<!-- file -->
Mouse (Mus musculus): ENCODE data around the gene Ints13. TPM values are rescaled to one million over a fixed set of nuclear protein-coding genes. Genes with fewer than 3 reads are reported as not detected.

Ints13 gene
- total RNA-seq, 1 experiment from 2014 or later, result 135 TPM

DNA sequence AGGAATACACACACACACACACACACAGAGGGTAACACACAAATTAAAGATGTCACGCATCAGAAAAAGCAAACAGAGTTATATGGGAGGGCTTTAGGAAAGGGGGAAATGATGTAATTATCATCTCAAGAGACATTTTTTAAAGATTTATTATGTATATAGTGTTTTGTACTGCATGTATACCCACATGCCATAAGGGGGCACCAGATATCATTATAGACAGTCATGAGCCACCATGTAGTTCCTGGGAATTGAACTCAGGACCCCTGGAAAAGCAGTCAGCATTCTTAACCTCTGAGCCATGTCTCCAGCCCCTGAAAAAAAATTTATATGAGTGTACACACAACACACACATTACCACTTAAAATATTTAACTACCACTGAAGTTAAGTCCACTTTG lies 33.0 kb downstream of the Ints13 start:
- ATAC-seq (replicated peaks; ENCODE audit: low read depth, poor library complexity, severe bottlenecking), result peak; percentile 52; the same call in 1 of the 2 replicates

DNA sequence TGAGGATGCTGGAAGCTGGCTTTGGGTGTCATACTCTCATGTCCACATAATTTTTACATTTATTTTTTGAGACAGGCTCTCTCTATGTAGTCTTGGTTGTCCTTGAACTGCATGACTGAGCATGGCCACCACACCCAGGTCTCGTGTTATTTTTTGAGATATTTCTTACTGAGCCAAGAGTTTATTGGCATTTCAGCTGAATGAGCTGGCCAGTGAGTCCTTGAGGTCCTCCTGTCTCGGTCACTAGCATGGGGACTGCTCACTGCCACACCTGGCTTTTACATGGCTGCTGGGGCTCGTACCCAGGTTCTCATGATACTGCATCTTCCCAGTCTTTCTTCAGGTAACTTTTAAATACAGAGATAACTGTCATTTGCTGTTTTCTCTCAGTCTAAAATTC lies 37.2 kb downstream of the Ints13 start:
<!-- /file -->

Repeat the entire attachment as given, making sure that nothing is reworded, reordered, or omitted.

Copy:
Mouse (Mus musculus): ENCODE data around the gene Ints13. TPM values are rescaled to one million over a fixed set of nuclear protein-coding genes. Genes with fewer than 3 reads are reported as not detected.

Ints13 gene
- total RNA-seq, 1 experiment from 2014 or later, result 135 TPM

DNA sequence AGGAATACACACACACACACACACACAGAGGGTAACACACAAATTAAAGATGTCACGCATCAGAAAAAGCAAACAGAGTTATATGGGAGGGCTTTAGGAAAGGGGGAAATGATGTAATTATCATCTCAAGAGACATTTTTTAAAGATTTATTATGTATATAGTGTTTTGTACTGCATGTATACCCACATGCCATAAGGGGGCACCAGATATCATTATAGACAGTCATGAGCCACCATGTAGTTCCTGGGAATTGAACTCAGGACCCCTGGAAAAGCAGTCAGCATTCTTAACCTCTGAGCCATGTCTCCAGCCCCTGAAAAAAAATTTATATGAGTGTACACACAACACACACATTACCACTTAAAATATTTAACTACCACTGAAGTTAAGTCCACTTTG lies 33.0 kb downstream of the Ints13 start:
- ATAC-seq (replicated peaks; ENCODE audit: low read depth, poor library complexity, severe bottlenecking), result peak; percentile 52; the same call in 1 of the 2 replicates

DNA sequence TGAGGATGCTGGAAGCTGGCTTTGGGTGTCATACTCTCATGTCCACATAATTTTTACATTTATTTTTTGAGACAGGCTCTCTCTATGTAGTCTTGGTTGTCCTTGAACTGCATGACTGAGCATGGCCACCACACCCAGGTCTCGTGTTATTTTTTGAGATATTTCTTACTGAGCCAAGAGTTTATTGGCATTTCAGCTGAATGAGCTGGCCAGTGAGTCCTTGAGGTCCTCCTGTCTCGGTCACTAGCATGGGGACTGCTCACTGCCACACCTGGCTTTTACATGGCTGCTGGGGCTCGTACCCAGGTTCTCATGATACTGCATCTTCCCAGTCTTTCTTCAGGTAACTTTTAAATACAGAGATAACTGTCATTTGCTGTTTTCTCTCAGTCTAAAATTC lies 37.2 kb downstream of the Ints13 start: